Even if you don’t know the story you can see where it is headed.  Jesus invites Peter to step out of the boat. Peter gets out, takes a few shaky steps on the water, then panics because the wind, and the storm, and the waves are still raging around him.  Peter sinks.  Jesus has to save him.  Then they both get in the boat and the storm, miraculously, ceases to rage.  This is the point where I imagine Peter, wet and water-logged, traumatized by his near drowning, and humiliated for being told he had so “little faith,” is thinking to himself, “Okay, Jesus.  Couldn’t you have made this a little easier?  Couldn’t you have made the storm cease before I stepped out of the boat?”

Have you ever found yourself asking this question?  Why is faith so difficult?  Why does Jesus call his followers out of the safety and security of the boat into the middle of a storm?  Why does faith require so much courage, and effort, and strength of will?  Couldn’t you make this a little easier, Jesus?

But faith isn’t easy.  By its very nature, faith isn’t easy.  Faith is not something that we can rationalize, or explain, or even obtain with any measure of success.  If we were to attempt to explain it we might talk about reaching for the unreachable, finite hands grasping for that which is infinite.  Faith is the bridge that is built between stark dichotomies; it is hope in the face of despair; it is love in the face of hatred; it is peace in the face of violence; it is beauty in the face of ugliness; it is justice in the face of injustice; it is courage in the face of fear.  Faith is a dynamic, spirited force that moves us from the place where we are to the place where we ought to be.

Which is why it is so difficult.  Faith is supposed to move us.  Faith is supposed to change us.  Faith is supposed to better us and open us, deepen us and mature us. And that journey isn’t easy.  In fact, it’s the most difficult, most intimidating, most risk-filled journey we will ever take because it means consistently stepping out of the safety of the boat into the wind and the waves and the storm.

Theologian Paul Tillich describes faith as “dynamic.”  If faith becomes static, if it fails to move us, open us, deepen us, better us, then it is no longer faith.  Instead it is an idol; it is simply another idol that we put up on the mantle to worship but with which we don’t actually do anything.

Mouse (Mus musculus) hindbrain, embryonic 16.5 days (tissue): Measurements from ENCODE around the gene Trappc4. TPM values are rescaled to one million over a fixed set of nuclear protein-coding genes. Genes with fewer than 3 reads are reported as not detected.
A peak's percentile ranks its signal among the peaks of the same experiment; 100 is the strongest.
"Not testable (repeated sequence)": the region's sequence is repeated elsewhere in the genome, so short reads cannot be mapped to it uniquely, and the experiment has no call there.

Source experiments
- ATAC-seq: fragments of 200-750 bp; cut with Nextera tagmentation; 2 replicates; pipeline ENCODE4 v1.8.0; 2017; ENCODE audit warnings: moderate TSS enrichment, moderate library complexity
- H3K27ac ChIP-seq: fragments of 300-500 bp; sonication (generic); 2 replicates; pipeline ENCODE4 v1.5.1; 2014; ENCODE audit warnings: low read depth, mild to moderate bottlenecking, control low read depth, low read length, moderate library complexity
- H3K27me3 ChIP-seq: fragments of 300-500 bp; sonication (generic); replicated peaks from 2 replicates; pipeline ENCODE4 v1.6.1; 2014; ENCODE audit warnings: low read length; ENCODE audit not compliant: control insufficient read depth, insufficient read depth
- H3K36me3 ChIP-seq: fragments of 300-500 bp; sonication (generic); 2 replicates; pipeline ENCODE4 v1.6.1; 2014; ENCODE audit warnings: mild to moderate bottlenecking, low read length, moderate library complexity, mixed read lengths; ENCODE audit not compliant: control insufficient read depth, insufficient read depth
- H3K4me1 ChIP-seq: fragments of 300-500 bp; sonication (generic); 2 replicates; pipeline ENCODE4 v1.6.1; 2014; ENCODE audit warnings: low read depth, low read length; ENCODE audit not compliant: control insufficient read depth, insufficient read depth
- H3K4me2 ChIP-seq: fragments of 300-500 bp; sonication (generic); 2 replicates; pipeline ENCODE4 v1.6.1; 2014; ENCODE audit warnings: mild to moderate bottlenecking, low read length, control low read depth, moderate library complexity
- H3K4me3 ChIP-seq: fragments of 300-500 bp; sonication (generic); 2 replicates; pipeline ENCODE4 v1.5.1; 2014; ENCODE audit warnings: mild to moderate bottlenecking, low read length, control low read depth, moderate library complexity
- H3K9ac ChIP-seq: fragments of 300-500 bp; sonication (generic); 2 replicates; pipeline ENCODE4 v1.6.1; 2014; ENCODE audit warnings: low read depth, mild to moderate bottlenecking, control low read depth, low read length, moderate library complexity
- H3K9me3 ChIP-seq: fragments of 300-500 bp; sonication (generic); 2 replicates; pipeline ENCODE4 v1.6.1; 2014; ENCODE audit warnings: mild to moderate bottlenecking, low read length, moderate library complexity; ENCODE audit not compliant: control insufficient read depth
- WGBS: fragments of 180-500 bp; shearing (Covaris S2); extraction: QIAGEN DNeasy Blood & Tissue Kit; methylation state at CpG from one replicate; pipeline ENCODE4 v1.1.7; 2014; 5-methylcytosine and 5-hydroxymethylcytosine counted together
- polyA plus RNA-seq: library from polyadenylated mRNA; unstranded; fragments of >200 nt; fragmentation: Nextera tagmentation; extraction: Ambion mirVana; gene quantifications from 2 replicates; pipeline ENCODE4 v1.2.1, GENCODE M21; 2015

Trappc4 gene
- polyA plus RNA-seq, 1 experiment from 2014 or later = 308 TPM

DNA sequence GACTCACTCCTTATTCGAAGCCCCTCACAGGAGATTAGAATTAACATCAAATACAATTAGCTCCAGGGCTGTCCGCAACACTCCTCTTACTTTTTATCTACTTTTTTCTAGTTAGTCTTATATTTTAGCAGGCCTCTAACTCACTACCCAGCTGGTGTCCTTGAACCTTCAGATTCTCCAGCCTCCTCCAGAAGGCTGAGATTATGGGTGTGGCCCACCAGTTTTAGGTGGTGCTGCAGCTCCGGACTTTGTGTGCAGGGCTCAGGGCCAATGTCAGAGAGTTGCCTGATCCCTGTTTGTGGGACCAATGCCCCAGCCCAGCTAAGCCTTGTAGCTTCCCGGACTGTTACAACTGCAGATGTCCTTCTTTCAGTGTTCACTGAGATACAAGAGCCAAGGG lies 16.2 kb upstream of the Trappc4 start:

Couldn’t you make this a little easier, Jesus?  Thanks be to God the answer is “No.”





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Come Up To Me

Junior Sarah Miller played the organ beautifully during chapel service today.  It was thrilling to hear our music fill the whole chapel.  What follows is my meditation on Exodus 24: 12-18.

“Come Up To Me”

Exodus 24:12-18

Rev. Dr. Teri McDowell Ott

February 28th, 2011—MC Chapel Service

Have you noticed how people are always climbing mountains in search of God?

In today’s text Moses is in need of instruction, he is in need of the law on stone tablets, and, I imagine, he is in need of reassurance that God is still with him as he leads his people on an excruciatingly long exodus through the desert.

Elijah, in a moment of great despair and desperation, climbs a mountain in 1 Kings and experiences God in the sound of sheer silence.[1]

Jesus takes his disciples and climbs a mountain in this Sunday’s Transfiguration text where the glory of the Lord shines around them and God’s voice is heard from a cloud saying, “This is my Son, the Beloved, with him I am well pleased.”[2]

According to Judaic tradition, the Temple or synagogue was always built at the highest point in the city so when the people went to worship they had to go up, they had to climb the mountain, singing their songs of ascent as they went.

Climbing the mountain in search of God is a tradition that continues today and draws together many religious traditions.  It’s a theme that is evident in literature (remember Tolstoy’s story from last week where the emperor climbed the mountain in search of the enlightened old hermit.)  It’s a theme evident around the world…I was struck on a trip to Austria how every mountaintop was adorned with a large cross.

Climbing the mountain in search of God is something people have done for centuries and still do today.  And all of this is rooted in an ancient Near Eastern belief that the mountain is the pillar of the earth, holding the earth and heavens in place.[3] So in order to experience God you climbed the mountain.

After graduating from seminary, a friend of mine and I took three weeks to go backpacking through Austria, Switzerland, and Italy.  Austria is one of my favorite places in the world and I was bound and determined to climb some of those beautiful mountains while we were there.  I believe we were in Innsbruck, Austria when we tackled our first mountain.  The trail was well cut and we set out with confidence.  But, after a couple of hours of hiking, my feet hurt, my back was aching, and we weren’t even close to reaching the summit.  We made it, eventually, and it was beautiful at the top of that mountain.  I still treasure the pictures I took from there.  But that night for dinner all I could eat was Ibuprofen as I lay in bed moaning because my body was so sore and hurt so bad.

Climbing mountains is hard work!  And it’s important for us to recognize this as we consider this theme of climbing mountains in search of God.